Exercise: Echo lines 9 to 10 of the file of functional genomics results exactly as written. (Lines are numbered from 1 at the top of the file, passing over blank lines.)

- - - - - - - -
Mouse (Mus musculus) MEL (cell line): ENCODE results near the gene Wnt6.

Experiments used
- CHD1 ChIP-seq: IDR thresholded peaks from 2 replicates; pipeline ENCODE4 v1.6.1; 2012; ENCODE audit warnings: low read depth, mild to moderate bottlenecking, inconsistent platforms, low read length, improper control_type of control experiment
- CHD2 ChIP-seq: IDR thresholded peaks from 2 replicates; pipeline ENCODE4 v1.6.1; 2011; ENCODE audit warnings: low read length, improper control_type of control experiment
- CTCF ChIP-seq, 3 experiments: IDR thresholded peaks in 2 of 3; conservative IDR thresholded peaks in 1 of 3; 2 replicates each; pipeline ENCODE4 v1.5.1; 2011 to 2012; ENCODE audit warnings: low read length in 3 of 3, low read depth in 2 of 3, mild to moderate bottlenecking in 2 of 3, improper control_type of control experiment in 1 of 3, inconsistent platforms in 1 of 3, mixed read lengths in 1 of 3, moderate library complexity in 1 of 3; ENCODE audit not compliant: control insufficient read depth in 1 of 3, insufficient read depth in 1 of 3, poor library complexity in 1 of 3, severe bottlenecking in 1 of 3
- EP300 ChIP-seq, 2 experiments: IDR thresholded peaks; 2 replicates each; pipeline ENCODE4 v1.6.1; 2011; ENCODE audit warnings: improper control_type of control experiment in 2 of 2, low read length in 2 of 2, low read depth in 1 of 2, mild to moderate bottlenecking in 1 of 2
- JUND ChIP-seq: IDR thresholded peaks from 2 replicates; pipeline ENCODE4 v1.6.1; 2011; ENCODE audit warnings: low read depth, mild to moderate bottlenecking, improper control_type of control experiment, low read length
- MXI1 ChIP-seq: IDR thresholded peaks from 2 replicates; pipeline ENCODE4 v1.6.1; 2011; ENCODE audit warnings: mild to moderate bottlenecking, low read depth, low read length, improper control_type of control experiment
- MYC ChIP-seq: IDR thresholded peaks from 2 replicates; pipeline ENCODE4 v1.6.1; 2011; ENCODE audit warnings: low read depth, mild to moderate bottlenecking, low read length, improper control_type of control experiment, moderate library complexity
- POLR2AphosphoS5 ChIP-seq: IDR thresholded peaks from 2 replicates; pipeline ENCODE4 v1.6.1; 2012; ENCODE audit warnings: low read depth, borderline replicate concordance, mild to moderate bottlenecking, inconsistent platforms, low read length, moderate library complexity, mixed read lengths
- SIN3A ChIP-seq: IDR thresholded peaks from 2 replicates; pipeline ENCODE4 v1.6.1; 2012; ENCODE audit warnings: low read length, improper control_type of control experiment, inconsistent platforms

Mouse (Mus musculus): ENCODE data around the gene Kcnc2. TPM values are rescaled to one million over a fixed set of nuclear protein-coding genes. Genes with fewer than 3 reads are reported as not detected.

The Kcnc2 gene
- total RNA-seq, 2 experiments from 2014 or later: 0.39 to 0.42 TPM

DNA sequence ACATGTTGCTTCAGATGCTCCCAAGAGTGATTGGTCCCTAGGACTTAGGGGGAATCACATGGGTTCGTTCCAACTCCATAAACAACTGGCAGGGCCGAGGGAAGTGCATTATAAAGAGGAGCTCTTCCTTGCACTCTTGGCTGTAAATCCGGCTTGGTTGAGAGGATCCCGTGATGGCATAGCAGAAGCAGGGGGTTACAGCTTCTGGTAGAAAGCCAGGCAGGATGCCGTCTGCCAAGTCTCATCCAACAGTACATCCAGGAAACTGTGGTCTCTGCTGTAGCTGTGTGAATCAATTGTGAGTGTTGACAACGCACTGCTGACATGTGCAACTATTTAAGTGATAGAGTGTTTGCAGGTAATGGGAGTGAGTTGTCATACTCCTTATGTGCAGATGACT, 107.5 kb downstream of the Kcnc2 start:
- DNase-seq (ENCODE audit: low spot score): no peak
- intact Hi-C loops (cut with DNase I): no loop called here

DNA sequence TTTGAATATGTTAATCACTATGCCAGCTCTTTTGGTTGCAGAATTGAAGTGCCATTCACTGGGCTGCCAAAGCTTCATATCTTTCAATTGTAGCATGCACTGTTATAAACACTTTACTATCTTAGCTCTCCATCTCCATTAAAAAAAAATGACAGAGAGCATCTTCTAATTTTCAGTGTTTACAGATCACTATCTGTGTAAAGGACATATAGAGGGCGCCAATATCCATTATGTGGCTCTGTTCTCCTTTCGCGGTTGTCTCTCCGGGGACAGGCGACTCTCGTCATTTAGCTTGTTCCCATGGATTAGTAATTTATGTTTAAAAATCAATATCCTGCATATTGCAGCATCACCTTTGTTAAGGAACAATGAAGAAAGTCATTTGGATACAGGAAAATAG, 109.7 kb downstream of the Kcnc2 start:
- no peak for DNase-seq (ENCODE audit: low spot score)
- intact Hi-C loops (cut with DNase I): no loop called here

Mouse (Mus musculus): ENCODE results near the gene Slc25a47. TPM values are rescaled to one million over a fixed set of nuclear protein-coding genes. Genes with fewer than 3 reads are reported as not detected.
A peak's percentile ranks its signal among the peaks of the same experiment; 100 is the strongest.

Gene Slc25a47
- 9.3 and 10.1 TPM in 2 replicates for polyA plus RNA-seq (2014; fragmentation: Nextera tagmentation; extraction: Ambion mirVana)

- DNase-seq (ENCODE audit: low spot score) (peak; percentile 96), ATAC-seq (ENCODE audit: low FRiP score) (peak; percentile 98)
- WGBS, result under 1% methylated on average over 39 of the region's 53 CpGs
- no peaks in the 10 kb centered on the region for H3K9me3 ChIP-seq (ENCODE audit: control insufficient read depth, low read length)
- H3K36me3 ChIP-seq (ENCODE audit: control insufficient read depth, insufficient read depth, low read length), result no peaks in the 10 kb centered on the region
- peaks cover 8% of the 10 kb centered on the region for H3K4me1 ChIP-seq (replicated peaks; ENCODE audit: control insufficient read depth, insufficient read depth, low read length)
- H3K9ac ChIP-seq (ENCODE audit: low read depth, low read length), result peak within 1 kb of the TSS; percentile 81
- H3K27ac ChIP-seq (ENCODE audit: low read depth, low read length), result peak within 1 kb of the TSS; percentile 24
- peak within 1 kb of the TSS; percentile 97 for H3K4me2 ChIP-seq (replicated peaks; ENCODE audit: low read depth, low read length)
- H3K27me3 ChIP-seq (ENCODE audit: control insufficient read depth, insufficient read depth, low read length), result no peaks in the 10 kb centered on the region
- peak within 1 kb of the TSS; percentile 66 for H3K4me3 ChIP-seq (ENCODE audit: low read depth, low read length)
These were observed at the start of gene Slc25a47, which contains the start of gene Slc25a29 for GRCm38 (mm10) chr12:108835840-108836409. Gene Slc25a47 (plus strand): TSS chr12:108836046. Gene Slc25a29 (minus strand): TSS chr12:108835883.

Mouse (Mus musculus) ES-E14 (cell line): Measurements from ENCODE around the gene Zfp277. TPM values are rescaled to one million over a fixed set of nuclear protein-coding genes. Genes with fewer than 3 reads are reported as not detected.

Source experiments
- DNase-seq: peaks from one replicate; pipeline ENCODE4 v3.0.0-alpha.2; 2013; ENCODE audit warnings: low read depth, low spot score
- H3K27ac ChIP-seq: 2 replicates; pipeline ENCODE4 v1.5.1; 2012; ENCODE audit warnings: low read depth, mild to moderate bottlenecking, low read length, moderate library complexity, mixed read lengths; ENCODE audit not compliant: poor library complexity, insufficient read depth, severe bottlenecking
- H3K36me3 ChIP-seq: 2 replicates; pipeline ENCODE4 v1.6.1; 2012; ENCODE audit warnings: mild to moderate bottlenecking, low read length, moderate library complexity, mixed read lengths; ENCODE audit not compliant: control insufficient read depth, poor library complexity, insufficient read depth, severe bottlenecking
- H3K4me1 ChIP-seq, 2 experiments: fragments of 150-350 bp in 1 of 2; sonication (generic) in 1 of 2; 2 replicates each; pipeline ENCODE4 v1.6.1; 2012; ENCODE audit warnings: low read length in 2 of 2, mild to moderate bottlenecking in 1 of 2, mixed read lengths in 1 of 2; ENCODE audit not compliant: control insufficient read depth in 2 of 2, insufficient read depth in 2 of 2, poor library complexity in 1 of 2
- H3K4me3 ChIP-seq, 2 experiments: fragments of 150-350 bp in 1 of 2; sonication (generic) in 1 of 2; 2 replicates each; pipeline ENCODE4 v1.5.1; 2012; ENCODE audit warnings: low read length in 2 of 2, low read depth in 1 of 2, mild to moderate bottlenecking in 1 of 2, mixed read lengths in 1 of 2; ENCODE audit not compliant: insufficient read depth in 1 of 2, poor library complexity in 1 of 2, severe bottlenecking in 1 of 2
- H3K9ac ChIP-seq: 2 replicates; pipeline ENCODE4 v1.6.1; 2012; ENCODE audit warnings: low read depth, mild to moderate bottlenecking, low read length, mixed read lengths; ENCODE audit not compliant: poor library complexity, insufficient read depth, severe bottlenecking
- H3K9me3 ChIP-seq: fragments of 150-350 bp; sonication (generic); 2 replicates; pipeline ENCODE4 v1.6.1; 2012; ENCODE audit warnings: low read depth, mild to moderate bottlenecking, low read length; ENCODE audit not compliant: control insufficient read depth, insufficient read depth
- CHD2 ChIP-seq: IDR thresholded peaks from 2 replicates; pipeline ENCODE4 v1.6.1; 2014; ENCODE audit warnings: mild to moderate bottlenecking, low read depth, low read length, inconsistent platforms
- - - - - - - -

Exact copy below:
- MYC ChIP-seq: IDR thresholded peaks from 2 replicates; pipeline ENCODE4 v1.6.1; 2011; ENCODE audit warnings: low read depth, mild to moderate bottlenecking, low read length, improper control_type of control experiment, moderate library complexity
- POLR2AphosphoS5 ChIP-seq: IDR thresholded peaks from 2 replicates; pipeline ENCODE4 v1.6.1; 2012; ENCODE audit warnings: low read depth, borderline replicate concordance, mild to moderate bottlenecking, inconsistent platforms, low read length, moderate library complexity, mixed read lengths